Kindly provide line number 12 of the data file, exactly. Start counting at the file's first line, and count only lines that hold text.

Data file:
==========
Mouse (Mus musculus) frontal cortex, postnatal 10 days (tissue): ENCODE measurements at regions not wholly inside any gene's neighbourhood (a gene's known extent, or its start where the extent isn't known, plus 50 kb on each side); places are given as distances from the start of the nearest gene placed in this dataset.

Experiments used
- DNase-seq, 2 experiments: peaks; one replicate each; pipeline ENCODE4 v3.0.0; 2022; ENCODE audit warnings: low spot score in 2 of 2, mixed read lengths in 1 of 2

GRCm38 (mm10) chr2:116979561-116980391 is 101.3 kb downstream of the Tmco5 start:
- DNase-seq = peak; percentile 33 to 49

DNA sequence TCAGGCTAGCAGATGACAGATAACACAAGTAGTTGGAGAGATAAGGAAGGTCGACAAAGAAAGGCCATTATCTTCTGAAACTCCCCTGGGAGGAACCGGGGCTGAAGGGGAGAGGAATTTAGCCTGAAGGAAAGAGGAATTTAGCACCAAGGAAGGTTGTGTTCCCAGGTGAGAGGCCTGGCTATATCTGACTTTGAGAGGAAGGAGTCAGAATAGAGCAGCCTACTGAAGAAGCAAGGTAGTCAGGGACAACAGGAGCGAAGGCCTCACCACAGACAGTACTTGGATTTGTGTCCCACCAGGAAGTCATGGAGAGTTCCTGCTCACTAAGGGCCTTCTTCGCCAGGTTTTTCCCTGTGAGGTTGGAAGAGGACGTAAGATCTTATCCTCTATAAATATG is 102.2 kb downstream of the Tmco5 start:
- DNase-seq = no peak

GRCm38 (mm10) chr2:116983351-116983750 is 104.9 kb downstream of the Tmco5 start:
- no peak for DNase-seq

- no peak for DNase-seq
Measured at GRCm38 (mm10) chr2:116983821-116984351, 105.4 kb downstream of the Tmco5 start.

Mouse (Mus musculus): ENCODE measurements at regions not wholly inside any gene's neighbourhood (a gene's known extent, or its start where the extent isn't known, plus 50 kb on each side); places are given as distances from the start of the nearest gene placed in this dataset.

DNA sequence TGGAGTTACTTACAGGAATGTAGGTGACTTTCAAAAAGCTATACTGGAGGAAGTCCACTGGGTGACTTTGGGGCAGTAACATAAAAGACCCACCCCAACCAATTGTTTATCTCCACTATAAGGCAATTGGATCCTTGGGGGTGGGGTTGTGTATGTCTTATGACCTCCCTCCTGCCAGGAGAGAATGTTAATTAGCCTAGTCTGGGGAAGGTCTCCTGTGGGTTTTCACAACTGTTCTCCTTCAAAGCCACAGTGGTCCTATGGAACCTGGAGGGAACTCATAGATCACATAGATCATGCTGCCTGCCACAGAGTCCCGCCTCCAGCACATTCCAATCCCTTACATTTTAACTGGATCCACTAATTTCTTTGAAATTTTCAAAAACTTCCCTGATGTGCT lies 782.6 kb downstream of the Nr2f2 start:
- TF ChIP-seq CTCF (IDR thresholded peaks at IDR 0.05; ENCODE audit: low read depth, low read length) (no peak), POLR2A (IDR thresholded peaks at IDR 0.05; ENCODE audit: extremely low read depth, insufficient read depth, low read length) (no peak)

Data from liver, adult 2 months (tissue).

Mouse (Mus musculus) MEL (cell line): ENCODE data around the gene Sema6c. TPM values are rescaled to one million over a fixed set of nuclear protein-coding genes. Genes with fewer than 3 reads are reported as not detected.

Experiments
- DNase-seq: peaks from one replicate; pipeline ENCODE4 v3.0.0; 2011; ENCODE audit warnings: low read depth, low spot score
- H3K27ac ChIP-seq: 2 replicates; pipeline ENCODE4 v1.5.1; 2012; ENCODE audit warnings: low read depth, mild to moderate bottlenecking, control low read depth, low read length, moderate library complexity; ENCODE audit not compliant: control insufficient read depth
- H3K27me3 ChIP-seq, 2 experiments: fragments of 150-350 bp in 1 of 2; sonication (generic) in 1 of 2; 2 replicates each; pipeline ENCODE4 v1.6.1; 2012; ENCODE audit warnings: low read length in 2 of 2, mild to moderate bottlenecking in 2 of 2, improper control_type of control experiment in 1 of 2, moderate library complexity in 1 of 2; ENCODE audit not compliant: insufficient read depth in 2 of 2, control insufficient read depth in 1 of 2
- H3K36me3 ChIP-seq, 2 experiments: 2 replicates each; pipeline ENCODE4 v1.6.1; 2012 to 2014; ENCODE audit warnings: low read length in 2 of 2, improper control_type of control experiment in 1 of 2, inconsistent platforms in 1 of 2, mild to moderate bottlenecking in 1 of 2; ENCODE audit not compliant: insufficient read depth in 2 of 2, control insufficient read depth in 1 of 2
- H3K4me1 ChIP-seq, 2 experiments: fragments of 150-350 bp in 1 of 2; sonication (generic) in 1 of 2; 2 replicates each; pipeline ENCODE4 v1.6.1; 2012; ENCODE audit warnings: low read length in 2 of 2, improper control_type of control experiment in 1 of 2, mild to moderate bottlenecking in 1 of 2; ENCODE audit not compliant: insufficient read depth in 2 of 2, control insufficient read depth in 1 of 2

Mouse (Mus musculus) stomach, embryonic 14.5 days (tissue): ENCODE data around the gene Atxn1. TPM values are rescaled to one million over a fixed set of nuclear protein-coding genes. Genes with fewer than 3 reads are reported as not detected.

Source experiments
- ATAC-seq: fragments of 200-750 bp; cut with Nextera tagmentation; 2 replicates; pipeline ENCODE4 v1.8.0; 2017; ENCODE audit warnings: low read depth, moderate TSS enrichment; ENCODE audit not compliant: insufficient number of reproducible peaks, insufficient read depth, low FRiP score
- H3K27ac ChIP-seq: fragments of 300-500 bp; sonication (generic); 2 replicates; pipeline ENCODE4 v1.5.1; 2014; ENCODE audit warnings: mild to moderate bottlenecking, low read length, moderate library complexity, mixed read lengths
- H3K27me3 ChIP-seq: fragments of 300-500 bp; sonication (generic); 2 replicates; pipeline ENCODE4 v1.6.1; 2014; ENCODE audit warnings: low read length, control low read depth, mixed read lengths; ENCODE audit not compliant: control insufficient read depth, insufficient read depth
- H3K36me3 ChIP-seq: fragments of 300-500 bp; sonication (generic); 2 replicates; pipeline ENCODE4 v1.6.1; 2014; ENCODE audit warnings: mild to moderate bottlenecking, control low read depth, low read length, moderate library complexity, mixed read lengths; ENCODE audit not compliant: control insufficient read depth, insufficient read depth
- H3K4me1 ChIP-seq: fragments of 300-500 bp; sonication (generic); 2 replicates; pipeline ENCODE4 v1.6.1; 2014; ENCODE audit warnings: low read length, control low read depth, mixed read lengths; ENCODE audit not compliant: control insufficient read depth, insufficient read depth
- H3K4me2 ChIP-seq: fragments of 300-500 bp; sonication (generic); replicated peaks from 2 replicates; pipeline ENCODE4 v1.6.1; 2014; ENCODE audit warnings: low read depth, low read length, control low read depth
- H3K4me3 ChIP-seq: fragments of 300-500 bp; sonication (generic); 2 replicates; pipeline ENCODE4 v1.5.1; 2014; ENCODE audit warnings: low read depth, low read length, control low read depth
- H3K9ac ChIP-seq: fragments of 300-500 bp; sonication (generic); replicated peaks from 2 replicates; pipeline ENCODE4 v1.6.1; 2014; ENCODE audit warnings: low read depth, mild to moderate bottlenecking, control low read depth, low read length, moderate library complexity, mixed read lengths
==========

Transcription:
Mouse (Mus musculus): ENCODE measurements at regions not wholly inside any gene's neighbourhood (a gene's known extent, or its start where the extent isn't known, plus 50 kb on each side); places are given as distances from the start of the nearest gene placed in this dataset.